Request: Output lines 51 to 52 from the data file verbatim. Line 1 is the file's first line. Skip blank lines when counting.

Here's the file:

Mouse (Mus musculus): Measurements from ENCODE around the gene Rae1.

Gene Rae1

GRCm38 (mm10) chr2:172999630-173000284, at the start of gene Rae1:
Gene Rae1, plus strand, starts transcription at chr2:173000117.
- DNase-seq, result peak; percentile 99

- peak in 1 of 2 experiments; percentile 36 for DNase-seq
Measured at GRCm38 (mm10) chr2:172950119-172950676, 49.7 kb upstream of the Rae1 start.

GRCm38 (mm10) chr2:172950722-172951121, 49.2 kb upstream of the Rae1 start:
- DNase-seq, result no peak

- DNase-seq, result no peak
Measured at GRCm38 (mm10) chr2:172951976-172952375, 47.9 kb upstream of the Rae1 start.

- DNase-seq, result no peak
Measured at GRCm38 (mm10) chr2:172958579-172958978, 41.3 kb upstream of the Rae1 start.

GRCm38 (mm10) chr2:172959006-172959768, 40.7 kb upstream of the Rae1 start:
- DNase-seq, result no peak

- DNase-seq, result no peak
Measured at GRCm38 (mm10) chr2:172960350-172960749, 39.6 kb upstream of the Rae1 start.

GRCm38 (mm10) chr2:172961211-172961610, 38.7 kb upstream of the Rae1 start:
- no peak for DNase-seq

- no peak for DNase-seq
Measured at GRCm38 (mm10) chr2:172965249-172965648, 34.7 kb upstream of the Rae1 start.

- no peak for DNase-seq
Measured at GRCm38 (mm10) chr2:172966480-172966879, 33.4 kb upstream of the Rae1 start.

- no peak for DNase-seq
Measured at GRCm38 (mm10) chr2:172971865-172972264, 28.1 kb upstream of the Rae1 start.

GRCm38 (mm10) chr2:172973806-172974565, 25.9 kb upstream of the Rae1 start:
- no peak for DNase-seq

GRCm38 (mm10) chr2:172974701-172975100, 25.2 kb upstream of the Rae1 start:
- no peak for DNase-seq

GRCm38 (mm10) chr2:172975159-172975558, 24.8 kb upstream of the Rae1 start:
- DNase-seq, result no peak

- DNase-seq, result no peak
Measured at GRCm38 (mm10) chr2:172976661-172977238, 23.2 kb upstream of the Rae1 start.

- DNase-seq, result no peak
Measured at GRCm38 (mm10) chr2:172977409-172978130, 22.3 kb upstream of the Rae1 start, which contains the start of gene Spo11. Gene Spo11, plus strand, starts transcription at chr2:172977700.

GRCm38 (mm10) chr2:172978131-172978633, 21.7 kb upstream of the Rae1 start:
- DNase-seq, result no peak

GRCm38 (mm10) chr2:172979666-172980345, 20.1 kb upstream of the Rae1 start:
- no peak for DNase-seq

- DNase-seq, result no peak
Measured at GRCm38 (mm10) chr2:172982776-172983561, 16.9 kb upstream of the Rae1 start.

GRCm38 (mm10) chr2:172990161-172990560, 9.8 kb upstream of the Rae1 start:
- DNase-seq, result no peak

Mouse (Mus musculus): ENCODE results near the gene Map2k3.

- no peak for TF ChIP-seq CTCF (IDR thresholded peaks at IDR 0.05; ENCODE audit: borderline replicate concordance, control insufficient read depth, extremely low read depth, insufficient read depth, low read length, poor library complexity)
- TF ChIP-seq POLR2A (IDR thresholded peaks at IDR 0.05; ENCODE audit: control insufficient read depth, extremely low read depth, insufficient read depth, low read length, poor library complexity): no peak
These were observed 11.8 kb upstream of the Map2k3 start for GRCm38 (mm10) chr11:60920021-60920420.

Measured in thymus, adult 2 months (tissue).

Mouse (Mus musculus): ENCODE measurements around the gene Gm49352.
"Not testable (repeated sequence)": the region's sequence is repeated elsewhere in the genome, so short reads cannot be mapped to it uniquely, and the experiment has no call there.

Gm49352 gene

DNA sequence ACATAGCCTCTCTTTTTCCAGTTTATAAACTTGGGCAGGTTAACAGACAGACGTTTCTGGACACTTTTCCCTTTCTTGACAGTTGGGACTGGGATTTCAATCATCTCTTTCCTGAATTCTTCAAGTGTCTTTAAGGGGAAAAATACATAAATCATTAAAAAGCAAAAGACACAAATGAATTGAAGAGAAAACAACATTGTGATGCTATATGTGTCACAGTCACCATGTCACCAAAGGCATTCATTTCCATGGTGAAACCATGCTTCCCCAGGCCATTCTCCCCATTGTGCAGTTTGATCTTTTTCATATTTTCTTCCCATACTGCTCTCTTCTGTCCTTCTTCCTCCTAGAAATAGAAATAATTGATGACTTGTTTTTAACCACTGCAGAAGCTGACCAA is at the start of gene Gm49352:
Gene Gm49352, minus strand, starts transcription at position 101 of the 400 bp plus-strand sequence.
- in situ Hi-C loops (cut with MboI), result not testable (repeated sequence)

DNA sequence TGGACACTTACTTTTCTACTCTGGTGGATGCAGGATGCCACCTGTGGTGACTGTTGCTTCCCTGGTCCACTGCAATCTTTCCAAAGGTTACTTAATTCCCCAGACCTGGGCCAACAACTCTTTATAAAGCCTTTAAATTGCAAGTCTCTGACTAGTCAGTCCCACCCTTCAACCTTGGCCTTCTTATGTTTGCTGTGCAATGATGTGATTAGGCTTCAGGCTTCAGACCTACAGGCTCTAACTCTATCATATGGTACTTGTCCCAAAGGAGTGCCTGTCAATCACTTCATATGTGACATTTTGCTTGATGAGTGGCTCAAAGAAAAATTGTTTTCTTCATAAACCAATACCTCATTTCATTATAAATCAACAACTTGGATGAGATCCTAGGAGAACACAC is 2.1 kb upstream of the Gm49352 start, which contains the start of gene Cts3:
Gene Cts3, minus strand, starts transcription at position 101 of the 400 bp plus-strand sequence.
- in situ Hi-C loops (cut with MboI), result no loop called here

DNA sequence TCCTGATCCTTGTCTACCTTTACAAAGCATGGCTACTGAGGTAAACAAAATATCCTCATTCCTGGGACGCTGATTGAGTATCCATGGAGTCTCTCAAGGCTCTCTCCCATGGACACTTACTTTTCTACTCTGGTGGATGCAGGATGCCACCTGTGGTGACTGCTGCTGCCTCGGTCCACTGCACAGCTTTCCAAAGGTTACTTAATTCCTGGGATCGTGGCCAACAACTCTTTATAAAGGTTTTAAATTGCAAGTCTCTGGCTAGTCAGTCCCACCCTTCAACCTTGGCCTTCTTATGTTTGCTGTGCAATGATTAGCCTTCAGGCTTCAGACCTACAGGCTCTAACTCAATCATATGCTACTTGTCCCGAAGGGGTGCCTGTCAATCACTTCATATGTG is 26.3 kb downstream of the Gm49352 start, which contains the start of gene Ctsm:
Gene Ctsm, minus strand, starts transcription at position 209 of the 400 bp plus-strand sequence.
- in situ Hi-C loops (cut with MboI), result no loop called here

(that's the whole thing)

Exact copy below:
Gm49352 gene

DNA sequence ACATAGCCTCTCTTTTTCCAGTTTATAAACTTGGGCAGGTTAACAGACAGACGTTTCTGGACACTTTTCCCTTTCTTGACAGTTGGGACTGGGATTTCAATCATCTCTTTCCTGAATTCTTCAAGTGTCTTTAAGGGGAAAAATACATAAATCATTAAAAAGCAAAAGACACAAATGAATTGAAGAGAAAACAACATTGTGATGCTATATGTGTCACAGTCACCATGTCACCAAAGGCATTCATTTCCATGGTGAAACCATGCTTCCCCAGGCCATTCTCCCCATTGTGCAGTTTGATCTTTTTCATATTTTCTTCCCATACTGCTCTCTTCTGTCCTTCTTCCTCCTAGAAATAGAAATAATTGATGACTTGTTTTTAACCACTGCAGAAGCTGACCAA is at the start of gene Gm49352: